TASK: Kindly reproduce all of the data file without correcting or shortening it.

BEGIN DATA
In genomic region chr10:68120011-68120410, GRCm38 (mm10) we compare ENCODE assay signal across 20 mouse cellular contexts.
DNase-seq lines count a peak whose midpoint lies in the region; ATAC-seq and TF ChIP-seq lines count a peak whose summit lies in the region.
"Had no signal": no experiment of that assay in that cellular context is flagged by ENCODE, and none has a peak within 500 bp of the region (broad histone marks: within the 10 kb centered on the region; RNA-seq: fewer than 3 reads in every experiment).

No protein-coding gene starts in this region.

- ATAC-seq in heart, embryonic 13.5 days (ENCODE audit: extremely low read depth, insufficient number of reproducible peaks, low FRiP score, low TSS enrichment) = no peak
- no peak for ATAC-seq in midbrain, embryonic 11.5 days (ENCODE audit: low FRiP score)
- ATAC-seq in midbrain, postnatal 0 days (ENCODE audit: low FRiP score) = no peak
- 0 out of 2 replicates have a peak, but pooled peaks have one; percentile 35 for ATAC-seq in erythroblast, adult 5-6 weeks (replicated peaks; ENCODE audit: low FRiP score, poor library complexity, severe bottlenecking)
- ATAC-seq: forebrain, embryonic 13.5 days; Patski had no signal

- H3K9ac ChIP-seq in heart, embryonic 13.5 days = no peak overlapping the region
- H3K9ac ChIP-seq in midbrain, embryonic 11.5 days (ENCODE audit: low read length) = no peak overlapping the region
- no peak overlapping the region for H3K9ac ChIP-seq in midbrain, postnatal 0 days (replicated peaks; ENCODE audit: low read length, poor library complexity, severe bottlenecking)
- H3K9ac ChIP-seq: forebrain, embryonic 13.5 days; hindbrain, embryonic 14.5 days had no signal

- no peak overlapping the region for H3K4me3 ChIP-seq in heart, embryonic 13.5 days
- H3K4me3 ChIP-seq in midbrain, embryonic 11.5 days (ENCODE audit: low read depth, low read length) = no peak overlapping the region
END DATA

In genomic region chr10:68120011-68120410, GRCm38 (mm10) we compare ENCODE assay signal across 20 mouse cellular contexts.
DNase-seq lines count a peak whose midpoint lies in the region; ATAC-seq and TF ChIP-seq lines count a peak whose summit lies in the region.
"Had no signal": no experiment of that assay in that cellular context is flagged by ENCODE, and none has a peak within 500 bp of the region (broad histone marks: within the 10 kb centered on the region; RNA-seq: fewer than 3 reads in every experiment).

No protein-coding gene starts in this region.

- ATAC-seq in heart, embryonic 13.5 days (ENCODE audit: extremely low read depth, insufficient number of reproducible peaks, low FRiP score, low TSS enrichment) = no peak
- no peak for ATAC-seq in midbrain, embryonic 11.5 days (ENCODE audit: low FRiP score)
- ATAC-seq in midbrain, postnatal 0 days (ENCODE audit: low FRiP score) = no peak
- 0 out of 2 replicates have a peak, but pooled peaks have one; percentile 35 for ATAC-seq in erythroblast, adult 5-6 weeks (replicated peaks; ENCODE audit: low FRiP score, poor library complexity, severe bottlenecking)
- ATAC-seq: forebrain, embryonic 13.5 days; Patski had no signal

- H3K9ac ChIP-seq in heart, embryonic 13.5 days = no peak overlapping the region
- H3K9ac ChIP-seq in midbrain, embryonic 11.5 days (ENCODE audit: low read length) = no peak overlapping the region
- no peak overlapping the region for H3K9ac ChIP-seq in midbrain, postnatal 0 days (replicated peaks; ENCODE audit: low read length, poor library complexity, severe bottlenecking)
- H3K9ac ChIP-seq: forebrain, embryonic 13.5 days; hindbrain, embryonic 14.5 days had no signal

- no peak overlapping the region for H3K4me3 ChIP-seq in heart, embryonic 13.5 days
- H3K4me3 ChIP-seq in midbrain, embryonic 11.5 days (ENCODE audit: low read depth, low read length) = no peak overlapping the region